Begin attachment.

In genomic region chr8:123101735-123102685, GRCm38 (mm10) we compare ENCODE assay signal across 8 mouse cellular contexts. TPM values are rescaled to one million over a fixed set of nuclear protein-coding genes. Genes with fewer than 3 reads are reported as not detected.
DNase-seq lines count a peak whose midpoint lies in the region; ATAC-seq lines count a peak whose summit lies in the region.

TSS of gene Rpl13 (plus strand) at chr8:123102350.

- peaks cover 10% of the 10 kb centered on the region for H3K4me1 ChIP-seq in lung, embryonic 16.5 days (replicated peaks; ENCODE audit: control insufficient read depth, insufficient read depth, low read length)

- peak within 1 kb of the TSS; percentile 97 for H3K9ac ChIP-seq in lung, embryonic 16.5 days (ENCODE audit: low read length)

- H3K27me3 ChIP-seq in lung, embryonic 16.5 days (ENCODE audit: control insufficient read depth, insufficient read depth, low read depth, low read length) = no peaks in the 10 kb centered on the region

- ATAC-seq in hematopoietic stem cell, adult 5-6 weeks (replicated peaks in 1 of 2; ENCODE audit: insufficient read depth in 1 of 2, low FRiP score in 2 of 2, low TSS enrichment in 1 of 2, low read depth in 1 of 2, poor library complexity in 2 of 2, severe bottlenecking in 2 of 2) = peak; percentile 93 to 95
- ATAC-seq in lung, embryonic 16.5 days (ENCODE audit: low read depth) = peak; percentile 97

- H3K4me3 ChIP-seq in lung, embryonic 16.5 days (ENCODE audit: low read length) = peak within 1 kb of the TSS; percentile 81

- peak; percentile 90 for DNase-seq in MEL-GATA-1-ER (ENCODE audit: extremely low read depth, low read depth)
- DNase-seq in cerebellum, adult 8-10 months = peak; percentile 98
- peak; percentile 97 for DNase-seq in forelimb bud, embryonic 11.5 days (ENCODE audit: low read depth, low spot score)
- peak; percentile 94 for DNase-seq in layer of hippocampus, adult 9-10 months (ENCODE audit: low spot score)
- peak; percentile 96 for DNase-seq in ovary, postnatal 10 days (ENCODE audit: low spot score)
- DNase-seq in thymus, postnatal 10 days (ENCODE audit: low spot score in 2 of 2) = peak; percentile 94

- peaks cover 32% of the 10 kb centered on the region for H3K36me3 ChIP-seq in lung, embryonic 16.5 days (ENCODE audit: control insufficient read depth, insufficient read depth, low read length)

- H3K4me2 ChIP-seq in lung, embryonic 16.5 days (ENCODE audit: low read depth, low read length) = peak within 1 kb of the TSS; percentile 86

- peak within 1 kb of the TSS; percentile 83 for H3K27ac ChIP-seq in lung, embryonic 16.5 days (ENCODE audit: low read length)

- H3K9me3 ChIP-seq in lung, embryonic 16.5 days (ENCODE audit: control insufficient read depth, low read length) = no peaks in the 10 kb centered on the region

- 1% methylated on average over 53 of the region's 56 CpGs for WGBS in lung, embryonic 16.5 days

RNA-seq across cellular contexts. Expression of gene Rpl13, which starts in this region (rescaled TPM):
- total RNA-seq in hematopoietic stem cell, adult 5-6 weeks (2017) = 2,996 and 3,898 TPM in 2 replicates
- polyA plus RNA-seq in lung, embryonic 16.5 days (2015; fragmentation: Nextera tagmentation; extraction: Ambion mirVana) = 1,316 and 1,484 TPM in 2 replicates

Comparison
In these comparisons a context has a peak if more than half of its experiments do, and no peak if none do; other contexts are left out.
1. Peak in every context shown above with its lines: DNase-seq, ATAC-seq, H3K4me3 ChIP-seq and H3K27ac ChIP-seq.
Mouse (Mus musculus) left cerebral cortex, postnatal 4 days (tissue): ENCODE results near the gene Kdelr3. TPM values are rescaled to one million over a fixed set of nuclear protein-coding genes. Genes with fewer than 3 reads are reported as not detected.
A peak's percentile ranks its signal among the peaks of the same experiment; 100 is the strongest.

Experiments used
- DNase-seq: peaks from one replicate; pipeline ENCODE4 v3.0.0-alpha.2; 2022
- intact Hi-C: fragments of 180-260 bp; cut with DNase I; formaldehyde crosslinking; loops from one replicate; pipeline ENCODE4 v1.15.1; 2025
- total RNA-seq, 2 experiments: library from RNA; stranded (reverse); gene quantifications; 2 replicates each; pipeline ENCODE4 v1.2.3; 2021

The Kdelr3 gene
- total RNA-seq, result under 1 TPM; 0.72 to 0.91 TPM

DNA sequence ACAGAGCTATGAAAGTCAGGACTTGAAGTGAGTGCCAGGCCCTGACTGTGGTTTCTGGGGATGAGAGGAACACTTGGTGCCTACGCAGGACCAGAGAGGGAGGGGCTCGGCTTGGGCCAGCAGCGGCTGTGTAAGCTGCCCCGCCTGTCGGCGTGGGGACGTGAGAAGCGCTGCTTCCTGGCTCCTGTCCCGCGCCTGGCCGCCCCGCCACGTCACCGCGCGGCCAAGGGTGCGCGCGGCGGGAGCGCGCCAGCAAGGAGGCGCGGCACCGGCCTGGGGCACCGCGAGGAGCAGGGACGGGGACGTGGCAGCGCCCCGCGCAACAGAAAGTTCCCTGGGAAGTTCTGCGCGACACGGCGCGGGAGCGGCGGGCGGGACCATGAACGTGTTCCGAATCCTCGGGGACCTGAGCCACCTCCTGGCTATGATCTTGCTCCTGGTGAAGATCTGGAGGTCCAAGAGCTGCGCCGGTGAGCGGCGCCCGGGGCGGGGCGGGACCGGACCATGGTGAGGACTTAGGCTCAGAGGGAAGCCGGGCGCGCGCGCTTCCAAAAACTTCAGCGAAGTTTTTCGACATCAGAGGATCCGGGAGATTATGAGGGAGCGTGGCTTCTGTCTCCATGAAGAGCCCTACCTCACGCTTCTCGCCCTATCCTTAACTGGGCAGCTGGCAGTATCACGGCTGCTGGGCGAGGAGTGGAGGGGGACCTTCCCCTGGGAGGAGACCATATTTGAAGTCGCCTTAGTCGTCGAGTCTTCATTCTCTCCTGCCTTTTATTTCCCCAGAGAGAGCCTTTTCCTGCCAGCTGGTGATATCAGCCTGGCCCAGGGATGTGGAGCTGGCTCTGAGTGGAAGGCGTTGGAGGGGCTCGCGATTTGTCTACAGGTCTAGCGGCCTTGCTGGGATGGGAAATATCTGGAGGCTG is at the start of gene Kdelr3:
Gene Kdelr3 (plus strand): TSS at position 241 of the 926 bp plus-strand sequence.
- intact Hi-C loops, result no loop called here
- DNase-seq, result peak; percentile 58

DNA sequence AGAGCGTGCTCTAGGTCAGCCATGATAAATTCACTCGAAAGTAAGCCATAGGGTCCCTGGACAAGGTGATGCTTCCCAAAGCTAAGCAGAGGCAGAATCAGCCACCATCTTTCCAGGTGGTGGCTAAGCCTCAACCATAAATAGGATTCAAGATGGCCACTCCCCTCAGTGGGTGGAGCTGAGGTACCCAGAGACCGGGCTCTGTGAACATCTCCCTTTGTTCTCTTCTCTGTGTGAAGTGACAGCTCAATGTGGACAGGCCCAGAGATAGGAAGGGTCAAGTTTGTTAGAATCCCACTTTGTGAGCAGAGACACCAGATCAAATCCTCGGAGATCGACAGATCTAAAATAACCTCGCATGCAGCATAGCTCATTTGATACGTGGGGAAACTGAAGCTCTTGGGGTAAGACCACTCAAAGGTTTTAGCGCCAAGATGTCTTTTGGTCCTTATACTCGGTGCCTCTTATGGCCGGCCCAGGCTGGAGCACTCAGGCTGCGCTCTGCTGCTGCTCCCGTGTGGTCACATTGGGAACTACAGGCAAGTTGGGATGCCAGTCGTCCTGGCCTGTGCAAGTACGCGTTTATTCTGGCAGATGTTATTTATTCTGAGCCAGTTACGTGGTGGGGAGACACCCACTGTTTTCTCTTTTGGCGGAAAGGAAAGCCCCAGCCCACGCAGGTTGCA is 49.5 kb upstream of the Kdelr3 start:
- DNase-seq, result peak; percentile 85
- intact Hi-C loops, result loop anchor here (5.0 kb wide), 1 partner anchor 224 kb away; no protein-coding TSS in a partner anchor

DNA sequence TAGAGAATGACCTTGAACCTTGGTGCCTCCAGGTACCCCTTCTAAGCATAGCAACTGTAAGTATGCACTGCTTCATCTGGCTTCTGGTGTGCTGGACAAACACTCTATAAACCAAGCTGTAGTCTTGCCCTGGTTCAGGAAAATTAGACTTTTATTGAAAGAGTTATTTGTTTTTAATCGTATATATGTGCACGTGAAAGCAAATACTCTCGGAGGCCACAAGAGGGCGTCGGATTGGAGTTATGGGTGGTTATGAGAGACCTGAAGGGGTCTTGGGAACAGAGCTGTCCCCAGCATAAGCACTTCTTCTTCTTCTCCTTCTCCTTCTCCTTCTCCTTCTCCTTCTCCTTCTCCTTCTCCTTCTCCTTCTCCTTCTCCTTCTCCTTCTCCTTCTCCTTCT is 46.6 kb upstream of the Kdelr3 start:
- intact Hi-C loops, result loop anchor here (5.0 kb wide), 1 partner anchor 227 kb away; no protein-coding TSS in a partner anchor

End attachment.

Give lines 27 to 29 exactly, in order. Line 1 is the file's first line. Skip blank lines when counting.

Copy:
Mouse (Mus musculus) left cerebral cortex, postnatal 4 days (tissue): ENCODE results near the gene Kdelr3. TPM values are rescaled to one million over a fixed set of nuclear protein-coding genes. Genes with fewer than 3 reads are reported as not detected.
A peak's percentile ranks its signal among the peaks of the same experiment; 100 is the strongest.

Experiments used